A special form of coordinate form is the intercept form. If the straight line intersects the x-axis at the point and the y-axis at the point , where and are not zero, the straight line equation can be expressed in the form ${\ displaystyle (x_ {0}, 0)}$${\ displaystyle (0, y_ {0})}$${\ displaystyle x_ {0}}$${\ displaystyle y_ {0}}$

${\ displaystyle {\ frac {x} {x_ {0}}} + {\ frac {y} {y_ {0}}} = 1}$

write. This form is called the intercept form of the straight line equation with the x-intercept and the y-intercept . If the equation is solved for , the explicit form results ${\ displaystyle x_ {0}}$${\ displaystyle y_ {0}}$${\ displaystyle y}$

${\ displaystyle y = - {\ frac {y_ {0}} {x_ {0}}} \ cdot x + y_ {0}}$,

where the ratio corresponds to the slope of the straight line. ${\ displaystyle - {\ tfrac {y_ {0}} {x_ {0}}}}$${\ displaystyle m}$

### Vector equations

There is also the possibility of describing a straight line with the help of vector calculation . Instead of the points, one considers their position vectors . The position vector of a point is usually referred to as. ${\ displaystyle {\ overrightarrow {OP}}}$${\ displaystyle P = (p_ {1}, p_ {2})}$${\ displaystyle {\ vec {p}} = {\ tbinom {p_ {1}} {p_ {2}}}}$

#### Parametric shape

Parametric form of a straight line equation

In the parametric form, no condition is formulated that the coordinates of the points must meet in order for them to lie on the straight line, but the points of the straight lines are displayed as a function of a parameter. A point on the straight line corresponds to each value of the parameter. If the parameter runs through all real numbers, all points of the straight line are obtained. In the parametric form, a straight line is shown

${\ displaystyle {\ vec {x}} = {\ vec {p}} + s \, {\ vec {u}}}$

${\ displaystyle {x_ {1} \ choose x_ {2}} = {p_ {1} \ choose p_ {2}} + s \, {u_ {1} \ choose u_ {2}}}$.

Here is the position vector of a fixed point of the straight line, the direction vector of the straight line and a number that indicates how long it is counted in this direction. The parameter forms the coordinate of an affine coordinate system on the straight line, that is, the straight line is numbered with the values ​​of , with the zero point at . ${\ displaystyle {\ vec {p}}}$${\ displaystyle {\ vec {u}}}$${\ displaystyle s}$${\ displaystyle s}$${\ displaystyle s}$${\ displaystyle (p_ {1}, p_ {2})}$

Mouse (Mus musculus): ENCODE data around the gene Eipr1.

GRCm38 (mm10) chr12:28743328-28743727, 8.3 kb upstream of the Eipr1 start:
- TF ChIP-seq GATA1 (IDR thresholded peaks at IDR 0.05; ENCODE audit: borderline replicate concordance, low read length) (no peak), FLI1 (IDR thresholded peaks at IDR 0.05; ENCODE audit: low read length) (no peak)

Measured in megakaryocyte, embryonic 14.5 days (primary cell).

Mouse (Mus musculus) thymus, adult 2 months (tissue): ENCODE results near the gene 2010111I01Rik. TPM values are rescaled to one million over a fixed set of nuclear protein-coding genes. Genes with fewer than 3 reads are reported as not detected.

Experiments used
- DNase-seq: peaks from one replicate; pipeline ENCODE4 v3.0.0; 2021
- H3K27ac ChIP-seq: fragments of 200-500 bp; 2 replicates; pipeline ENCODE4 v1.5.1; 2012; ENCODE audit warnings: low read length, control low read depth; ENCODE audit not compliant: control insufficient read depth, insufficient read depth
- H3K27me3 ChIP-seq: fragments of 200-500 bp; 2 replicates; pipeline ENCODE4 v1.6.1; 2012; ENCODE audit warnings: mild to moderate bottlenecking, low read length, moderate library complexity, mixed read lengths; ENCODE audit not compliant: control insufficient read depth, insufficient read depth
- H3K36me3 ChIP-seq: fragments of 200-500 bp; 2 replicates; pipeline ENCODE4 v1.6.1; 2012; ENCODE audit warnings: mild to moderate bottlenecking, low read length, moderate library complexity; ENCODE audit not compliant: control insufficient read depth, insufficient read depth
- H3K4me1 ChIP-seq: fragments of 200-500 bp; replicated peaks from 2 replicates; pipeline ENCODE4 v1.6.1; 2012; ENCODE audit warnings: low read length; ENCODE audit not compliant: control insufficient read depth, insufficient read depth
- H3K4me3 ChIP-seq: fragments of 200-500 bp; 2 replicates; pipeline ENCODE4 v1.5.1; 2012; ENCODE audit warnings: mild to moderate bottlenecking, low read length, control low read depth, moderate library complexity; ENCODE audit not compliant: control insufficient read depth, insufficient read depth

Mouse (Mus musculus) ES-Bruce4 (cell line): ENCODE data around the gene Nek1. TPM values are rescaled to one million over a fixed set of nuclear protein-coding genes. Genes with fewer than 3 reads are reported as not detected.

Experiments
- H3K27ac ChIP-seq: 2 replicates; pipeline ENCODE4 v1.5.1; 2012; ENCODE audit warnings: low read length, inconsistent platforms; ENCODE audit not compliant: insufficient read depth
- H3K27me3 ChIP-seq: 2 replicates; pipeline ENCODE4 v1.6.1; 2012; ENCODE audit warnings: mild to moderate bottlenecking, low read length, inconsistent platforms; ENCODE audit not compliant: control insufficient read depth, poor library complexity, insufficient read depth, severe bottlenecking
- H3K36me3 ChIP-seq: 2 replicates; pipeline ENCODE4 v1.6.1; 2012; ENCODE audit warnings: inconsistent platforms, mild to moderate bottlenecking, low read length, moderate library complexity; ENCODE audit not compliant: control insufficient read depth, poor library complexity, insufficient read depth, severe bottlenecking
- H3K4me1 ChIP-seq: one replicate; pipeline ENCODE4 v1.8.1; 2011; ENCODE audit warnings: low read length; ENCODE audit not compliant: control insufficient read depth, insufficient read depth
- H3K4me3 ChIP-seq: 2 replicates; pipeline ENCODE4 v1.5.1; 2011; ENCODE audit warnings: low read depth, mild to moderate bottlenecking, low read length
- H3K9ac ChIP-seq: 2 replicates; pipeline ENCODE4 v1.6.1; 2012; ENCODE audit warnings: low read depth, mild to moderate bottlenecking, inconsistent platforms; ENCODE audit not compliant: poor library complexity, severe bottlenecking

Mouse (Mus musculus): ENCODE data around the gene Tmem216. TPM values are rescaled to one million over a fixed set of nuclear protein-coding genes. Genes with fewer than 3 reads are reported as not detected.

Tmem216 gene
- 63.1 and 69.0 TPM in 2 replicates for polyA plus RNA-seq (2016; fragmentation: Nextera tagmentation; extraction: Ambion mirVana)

#### Normal form

Normal form of a straight line equation

With a normal vector that is at right angles to the straight line, the straight line can be written in normal form: ${\ displaystyle {\ vec {n}}}$

${\ displaystyle {\ vec {n}} \ cdot ({\ vec {x}} - {\ vec {p}}) = 0}$.

This again contains the position vector of a straight line point and the scalar product of two vectors. If a direction vector is a straight line, then is a normal vector of the straight line. In the Hessian normal form${\ displaystyle {\ vec {p}}}$${\ displaystyle \ cdot}$${\ displaystyle {\ tbinom {u_ {1}} {u_ {2}}}}$${\ displaystyle {\ tbinom {-u_ {2}} {u_ {1}}}}$

${\ displaystyle {\ vec {n}} _ {0} \ cdot {\ vec {x}} = d}$

a straight line is described by a standardized and oriented normal vector and the distance from the origin of coordinates . ${\ displaystyle {\ vec {n}} _ {0}}$${\ displaystyle d}$

## Straight lines in space

Representation of a straight line

Straight lines in space cannot be represented in the normal form because they have neither axis intercepts nor a clearly defined normal vector (there are infinitely many directions perpendicular to a straight line in space). The parametric form presented above is common

${\ displaystyle {\ vec {x}} = {\ vec {p}} + s \, {\ vec {u}}}$,

where , and are now vectors in space. With the help of the vector product , another, parameter-free straight line form can be constructed, the determinant form${\ displaystyle {\ vec {x}}}$${\ displaystyle {\ vec {p}}}$${\ displaystyle {\ vec {u}}}$

${\ displaystyle {\ vec {u}} \ times {\ vec {x}} - {\ vec {u}} \ times {\ vec {p}} = {\ vec {0}}}$.

Here again the position vector of a fixed point is the straight line and the direction vector of the straight line. Since the difference between the position vector of any point on the straight line and the support vector must be collinear to the direction vector ( i.e. pointing in the same or in the opposite direction), the vector product of the two always results in the zero vector : ${\ displaystyle {\ vec {p}}}$${\ displaystyle {\ vec {u}}}$${\ displaystyle {\ vec {x}} - {\ vec {p}}}$${\ displaystyle {\ vec {x}}}$${\ displaystyle {\ vec {p}}}$ ${\ displaystyle {\ vec {u}}}$

${\ displaystyle {\ vec {u}} \ times ({\ vec {x}} - {\ vec {p}}) = {\ vec {0}}}$.

The equation applies to every vector that is the position vector of a point on the straight line; in all other cases the zero vector does not result. If is a unit vector , then corresponds to ${\ displaystyle {\ vec {x}}}$${\ displaystyle {\ vec {u}}}$

${\ displaystyle | {\ vec {u}} \ times {\ vec {p}} |}$

exactly the distance of the straight line from the origin.

1. The parameter is also referred to as , or in the literature . In Austria you usually write .${\ displaystyle n}$${\ displaystyle b}$${\ displaystyle c}$${\ displaystyle t}$${\ displaystyle f (x) = k \ cdot x + d}$